Without careful planning you could lose it all.

This is the time of year when you have a good idea of your income for the year and may want to look at expansion for next year. That can be a risky decision but can also provide opportunity to meet your long-range goals. Expansion risk is a difficult risk to assess because there are many unknowns.

How many times do we make a decision not knowing that it's decreasing our future wealth? Based on my experience, it happens more often than we think.

One tool that has been very helpful for our clients is a program that determines net present value and the internal rate of return for any investment. It's on an Excel spreadsheet and easy to use.

Net present value is today's value of future income. If it's positive, the project is feasible, and the day you make the deal you increase your future wealth by the amount of the net present value. If it's negative and you make the deal, you decrease your future wealth by that amount. Modified internal rate of return is the annual return on your down payment.

The figures you need include the amount of the investment, the amount you're going to borrow and terms, expected revenue or cost offset, variable costs, fixed costs, salvage value and the amount that can be depreciated.

After you enter those figures into the program, it provides data, as in this example for a new bean drill.

$32,000 Bean Drill - Summary Analysis Net Present Value (NPV) $10,735 Internal Rate of Return (IRR) 33.61% Modified IRR (MIRR) 25.00% Profitability Index (PI) 1.89

I've recently done the analysis on buying farms, tractors, combines, grain carts, hog buildings, feedlots, planters, sprayers and a host of other items. You can do the same calculations with pencil and paper. The computer program just speeds up the process.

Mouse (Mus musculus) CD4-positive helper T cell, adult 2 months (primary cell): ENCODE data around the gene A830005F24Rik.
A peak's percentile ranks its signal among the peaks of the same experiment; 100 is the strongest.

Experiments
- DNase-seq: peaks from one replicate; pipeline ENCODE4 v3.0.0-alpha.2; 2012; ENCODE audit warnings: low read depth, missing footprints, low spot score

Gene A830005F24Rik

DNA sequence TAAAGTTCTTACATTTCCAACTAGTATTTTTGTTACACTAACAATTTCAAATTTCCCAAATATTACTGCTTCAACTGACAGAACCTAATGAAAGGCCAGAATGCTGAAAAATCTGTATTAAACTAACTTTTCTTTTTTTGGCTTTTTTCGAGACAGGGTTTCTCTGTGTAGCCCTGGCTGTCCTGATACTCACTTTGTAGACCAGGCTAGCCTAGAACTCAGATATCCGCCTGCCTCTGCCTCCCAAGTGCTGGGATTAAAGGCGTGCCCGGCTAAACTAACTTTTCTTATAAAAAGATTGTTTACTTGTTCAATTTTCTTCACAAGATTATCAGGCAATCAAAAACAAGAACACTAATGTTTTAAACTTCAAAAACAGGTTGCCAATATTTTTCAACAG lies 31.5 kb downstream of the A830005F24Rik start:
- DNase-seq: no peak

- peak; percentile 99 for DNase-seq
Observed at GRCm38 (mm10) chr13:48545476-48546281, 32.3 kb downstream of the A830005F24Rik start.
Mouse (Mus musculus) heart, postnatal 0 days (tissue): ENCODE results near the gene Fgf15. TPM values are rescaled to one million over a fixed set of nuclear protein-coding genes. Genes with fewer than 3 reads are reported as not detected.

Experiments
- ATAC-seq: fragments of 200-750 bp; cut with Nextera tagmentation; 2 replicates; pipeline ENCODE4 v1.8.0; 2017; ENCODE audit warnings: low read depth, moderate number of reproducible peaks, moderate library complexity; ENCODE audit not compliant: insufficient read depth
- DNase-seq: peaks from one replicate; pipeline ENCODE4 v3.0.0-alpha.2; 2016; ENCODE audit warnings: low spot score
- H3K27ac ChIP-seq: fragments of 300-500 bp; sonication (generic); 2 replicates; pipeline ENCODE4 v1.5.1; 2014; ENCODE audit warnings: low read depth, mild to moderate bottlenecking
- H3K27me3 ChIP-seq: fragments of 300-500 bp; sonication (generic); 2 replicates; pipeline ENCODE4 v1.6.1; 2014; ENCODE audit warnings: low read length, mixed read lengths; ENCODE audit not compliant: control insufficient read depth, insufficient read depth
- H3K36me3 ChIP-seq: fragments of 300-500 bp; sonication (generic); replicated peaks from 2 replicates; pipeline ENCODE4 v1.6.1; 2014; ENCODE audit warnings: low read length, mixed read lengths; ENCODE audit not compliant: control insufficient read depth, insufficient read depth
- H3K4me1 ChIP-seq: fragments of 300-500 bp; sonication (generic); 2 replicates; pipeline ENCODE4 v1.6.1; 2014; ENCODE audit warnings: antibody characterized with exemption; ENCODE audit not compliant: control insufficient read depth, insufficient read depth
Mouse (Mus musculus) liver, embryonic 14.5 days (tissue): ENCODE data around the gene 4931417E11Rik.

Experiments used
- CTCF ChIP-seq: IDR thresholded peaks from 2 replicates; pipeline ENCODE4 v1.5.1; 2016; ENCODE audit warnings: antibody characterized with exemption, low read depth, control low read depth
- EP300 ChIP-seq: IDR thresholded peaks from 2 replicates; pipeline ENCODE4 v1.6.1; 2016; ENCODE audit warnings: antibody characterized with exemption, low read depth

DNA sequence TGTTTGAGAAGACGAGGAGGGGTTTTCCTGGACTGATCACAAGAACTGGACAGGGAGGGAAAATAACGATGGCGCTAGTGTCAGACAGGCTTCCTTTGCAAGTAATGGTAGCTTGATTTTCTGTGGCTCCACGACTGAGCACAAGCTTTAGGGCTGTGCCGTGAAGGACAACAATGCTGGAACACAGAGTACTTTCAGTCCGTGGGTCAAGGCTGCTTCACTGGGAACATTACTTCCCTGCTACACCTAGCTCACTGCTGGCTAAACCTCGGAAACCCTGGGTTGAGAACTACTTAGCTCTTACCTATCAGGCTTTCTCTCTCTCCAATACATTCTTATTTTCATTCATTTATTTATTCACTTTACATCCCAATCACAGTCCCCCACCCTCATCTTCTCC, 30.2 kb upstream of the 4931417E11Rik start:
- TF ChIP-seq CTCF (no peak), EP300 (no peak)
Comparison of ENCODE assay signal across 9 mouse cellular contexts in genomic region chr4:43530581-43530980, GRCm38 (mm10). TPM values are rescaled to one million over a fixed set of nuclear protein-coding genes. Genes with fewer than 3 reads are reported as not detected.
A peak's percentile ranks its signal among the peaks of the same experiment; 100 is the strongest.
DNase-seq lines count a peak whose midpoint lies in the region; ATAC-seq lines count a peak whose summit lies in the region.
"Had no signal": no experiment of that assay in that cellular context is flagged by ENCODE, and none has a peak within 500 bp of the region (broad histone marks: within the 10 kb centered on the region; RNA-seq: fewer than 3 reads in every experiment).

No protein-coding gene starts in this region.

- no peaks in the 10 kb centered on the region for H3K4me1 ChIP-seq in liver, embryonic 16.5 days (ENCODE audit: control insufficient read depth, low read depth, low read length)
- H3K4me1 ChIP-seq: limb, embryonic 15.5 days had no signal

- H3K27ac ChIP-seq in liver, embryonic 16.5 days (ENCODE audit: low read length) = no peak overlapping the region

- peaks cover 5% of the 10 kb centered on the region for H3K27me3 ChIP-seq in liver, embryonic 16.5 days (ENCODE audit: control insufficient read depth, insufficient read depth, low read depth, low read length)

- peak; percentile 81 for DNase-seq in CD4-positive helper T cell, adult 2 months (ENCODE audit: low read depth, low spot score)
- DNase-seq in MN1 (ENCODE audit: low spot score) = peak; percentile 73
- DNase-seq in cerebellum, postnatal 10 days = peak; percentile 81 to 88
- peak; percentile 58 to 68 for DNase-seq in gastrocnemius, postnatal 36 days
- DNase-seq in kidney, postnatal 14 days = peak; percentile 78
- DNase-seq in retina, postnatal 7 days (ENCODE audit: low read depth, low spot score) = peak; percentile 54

This is the same decision-making analysis major companies use in expansions or acquisitions. I like it because it puts you on a level playing field with them when making decisions.

A client in Missouri told me the net present value analysis not only gives him peace of mind in assessing expansion risk, it's also helpful in communicating the feasibility of a project to his spouse, business partner and lender.

Another useful tip: When you're planning a project, anticipate what would happen if you have a 25% cost overrun. This is the most frequent mistake I see in expansions: Things end up costing more than what you originally thought.

Another common mistake is not thinking through all the related costs. For example, many of our clients don't just add 80 or 160 acres when they rent more land. They add 500 or 1,000 acres, and that creates a bevy of new costs.

One of our Iowa clients recently added 1,200 acres. This resulted, not only in more operating line needs, but needs for an additional tractor, a 24-row planter rather than his 16, and another combine. That's considerable expansion risk. Using the risk analysis program, which showed a positive net present value, provided peace of mind for him and his banker.